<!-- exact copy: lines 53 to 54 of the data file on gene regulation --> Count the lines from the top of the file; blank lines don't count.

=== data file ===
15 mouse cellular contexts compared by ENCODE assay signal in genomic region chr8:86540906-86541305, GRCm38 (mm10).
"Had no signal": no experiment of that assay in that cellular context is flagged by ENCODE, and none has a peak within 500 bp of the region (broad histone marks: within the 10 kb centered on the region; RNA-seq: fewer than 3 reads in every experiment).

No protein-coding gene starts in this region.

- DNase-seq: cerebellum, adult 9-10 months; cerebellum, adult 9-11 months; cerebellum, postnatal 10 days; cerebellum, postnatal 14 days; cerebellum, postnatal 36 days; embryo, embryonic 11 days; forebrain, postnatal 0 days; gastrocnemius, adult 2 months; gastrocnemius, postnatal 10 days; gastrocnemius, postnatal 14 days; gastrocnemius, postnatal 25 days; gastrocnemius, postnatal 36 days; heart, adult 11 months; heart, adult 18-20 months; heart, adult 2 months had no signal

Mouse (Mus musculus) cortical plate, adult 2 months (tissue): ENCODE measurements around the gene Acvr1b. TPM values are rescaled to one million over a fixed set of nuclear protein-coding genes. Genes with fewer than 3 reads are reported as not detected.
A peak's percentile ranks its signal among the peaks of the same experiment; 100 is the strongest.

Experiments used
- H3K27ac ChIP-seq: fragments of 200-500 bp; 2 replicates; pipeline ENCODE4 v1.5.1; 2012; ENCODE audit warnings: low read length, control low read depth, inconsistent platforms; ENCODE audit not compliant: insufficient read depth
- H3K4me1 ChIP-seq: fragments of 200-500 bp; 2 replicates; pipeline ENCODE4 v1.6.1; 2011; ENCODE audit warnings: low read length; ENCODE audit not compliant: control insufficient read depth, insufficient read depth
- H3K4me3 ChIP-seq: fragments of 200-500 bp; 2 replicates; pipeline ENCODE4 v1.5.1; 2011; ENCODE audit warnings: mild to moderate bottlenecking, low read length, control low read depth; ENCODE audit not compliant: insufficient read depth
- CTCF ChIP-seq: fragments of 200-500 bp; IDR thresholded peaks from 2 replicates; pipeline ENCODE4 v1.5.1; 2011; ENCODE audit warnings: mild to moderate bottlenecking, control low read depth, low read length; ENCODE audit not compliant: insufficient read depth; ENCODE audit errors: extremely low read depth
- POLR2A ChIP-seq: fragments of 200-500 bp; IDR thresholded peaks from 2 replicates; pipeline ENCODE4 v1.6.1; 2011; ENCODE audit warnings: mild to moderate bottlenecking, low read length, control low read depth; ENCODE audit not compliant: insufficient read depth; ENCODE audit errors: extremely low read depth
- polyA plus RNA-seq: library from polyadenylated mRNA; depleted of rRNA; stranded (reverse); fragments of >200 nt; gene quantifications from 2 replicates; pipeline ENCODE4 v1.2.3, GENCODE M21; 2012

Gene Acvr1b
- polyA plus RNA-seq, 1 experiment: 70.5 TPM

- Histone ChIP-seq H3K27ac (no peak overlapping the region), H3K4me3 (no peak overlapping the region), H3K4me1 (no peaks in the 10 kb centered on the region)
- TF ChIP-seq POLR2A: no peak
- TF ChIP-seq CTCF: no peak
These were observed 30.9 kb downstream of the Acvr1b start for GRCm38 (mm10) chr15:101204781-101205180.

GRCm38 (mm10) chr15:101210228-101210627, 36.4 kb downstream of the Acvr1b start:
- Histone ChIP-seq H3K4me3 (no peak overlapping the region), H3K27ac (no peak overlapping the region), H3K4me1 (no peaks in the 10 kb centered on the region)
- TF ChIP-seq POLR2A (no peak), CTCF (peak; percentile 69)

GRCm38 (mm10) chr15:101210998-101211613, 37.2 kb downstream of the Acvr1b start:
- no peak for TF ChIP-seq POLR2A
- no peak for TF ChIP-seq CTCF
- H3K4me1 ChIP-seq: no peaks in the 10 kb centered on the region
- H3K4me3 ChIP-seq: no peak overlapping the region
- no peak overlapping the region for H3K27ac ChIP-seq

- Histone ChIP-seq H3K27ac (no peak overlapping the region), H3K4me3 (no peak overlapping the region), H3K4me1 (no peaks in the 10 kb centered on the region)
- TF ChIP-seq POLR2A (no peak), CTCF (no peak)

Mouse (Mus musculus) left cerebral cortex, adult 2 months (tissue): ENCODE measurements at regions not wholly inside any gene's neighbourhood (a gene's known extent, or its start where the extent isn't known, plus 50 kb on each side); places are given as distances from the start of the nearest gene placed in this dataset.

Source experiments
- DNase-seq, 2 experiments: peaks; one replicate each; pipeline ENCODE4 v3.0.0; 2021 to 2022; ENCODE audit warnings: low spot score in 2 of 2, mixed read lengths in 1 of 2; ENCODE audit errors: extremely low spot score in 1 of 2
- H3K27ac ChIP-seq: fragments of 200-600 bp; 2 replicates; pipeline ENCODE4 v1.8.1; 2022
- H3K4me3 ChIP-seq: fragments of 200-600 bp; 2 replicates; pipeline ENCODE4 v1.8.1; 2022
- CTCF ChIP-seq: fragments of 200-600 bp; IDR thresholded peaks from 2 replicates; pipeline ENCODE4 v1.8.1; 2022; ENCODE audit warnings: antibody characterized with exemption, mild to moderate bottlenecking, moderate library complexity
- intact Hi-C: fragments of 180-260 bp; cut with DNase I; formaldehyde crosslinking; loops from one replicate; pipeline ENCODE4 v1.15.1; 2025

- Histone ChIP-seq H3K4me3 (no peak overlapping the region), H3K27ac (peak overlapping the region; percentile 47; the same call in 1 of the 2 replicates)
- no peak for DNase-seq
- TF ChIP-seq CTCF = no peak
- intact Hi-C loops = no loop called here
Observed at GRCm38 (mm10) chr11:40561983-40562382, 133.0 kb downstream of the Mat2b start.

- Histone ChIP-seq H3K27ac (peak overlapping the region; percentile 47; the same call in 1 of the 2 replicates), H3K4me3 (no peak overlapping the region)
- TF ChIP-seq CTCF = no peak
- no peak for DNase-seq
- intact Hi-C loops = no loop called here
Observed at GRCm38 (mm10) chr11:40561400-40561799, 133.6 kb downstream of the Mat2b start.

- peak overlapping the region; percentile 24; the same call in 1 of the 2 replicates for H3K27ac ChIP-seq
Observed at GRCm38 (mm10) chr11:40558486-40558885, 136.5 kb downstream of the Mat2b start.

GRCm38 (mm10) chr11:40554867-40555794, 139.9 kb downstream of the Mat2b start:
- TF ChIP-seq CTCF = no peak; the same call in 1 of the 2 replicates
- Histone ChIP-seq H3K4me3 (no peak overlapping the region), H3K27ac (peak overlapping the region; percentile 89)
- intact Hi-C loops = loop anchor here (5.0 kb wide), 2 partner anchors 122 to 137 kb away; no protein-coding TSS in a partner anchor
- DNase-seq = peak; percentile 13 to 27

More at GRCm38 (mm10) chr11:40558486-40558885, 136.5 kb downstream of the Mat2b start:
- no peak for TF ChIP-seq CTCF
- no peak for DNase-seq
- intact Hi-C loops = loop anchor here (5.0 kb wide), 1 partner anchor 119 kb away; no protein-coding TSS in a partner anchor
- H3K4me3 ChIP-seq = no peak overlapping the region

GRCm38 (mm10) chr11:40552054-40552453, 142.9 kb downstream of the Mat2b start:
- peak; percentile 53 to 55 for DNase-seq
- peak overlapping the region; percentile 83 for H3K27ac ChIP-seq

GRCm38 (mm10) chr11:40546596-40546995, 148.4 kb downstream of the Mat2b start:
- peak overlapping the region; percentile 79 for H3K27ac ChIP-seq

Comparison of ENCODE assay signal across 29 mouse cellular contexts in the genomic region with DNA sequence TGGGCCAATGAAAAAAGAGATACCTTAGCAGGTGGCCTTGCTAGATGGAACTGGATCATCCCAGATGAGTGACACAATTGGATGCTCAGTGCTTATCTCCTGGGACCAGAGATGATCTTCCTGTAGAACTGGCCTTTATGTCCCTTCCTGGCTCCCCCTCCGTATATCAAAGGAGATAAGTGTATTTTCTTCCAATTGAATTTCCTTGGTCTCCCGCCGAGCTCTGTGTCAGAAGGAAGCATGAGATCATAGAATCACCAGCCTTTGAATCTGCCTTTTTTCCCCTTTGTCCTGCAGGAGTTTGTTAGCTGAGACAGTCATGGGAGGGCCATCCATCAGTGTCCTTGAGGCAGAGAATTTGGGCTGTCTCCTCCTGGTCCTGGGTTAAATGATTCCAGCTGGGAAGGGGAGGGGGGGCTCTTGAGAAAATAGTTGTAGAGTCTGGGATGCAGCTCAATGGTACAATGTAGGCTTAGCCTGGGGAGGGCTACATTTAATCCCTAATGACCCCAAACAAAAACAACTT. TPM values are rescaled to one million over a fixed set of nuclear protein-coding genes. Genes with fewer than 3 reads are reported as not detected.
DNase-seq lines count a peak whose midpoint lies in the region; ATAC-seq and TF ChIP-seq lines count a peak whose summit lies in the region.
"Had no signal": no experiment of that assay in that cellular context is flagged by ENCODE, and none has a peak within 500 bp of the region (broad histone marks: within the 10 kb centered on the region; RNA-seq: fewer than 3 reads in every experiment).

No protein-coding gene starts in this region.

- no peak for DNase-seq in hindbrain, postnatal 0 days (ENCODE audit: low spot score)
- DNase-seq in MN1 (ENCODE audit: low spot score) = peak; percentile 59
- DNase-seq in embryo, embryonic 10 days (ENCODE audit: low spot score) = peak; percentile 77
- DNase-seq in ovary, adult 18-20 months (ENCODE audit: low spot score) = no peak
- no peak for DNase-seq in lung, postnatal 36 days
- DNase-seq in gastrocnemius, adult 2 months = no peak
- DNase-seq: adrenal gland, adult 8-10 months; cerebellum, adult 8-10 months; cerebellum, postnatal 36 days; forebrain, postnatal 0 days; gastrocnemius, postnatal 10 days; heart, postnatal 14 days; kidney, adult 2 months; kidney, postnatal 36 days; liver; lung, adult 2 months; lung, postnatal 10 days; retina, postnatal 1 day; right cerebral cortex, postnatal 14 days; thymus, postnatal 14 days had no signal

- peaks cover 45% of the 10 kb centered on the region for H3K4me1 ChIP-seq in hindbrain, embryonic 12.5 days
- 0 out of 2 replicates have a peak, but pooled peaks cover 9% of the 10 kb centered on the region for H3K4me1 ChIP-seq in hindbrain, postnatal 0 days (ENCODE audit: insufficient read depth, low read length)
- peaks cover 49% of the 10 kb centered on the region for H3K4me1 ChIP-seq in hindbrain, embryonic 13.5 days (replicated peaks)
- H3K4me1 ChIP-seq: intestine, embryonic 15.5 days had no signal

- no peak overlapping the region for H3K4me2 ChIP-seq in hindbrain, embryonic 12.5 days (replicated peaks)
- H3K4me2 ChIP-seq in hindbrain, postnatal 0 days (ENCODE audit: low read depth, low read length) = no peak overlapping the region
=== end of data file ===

- intact Hi-C loops = loop anchor here (5.0 kb wide), 2 partner anchors 122 to 137 kb away; no protein-coding TSS in a partner anchor
- DNase-seq = peak; percentile 13 to 27